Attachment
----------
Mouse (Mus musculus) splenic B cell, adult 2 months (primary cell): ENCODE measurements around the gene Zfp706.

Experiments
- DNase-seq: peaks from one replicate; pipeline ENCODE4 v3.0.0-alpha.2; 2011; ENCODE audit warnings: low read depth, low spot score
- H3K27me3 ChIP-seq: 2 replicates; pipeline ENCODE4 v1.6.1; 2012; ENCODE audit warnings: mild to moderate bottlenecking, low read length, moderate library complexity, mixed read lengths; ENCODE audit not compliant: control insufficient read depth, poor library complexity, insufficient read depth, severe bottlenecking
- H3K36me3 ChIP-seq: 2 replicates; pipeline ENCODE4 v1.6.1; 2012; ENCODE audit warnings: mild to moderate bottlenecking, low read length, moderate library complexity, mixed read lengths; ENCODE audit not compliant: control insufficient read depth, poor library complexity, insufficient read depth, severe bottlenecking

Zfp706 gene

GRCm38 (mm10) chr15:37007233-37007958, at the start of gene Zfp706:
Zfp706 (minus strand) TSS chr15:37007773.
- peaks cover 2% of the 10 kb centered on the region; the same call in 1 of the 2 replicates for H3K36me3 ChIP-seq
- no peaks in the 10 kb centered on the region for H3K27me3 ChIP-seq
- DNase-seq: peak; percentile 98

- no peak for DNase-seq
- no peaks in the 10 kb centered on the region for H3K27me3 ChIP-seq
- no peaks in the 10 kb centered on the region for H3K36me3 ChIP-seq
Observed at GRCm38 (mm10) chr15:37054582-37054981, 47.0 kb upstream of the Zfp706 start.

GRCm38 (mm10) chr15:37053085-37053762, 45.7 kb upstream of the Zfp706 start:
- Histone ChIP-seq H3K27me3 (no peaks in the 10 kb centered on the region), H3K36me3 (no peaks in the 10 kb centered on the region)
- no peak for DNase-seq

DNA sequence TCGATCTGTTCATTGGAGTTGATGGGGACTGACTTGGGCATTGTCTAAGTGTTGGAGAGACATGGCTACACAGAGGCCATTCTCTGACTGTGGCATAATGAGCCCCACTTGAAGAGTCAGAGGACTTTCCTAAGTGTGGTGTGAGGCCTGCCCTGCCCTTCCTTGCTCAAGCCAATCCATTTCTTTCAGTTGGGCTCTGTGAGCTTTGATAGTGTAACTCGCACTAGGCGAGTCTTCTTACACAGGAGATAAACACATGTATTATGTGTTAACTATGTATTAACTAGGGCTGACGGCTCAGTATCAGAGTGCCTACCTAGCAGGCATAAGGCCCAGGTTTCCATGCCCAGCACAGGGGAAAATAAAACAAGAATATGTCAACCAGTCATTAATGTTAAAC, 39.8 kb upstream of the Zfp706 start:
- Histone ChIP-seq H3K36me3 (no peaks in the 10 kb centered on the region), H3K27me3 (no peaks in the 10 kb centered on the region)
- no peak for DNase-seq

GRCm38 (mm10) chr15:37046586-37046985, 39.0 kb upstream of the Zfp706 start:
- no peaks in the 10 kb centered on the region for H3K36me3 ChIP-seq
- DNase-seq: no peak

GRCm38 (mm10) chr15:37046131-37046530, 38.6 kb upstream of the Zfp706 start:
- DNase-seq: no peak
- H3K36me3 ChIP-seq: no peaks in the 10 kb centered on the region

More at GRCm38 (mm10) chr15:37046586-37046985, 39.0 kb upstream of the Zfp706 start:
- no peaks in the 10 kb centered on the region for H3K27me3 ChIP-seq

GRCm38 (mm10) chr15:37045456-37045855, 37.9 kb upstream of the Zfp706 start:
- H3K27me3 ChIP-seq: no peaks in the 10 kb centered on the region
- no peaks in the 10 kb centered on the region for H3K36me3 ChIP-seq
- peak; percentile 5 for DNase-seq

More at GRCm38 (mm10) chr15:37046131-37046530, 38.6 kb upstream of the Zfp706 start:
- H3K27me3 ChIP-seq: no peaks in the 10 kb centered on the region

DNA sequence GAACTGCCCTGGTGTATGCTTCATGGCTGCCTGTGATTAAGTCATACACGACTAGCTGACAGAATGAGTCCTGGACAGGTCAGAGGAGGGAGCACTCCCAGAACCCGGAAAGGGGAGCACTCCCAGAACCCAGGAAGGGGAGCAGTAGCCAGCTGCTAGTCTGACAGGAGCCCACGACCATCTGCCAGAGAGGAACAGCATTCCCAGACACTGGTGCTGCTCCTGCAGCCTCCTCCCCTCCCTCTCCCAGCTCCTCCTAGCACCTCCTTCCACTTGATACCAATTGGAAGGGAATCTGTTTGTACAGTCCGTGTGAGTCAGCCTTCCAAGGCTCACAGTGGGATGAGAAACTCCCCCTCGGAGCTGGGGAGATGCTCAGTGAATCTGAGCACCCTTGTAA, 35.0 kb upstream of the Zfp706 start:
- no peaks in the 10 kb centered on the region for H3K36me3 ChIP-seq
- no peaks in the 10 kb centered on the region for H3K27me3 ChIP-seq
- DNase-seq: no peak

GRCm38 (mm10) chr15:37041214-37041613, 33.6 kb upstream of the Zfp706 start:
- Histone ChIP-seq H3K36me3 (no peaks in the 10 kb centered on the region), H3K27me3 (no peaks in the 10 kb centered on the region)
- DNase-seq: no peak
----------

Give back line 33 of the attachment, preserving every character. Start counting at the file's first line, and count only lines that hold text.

- peak; percentile 5 for DNase-seq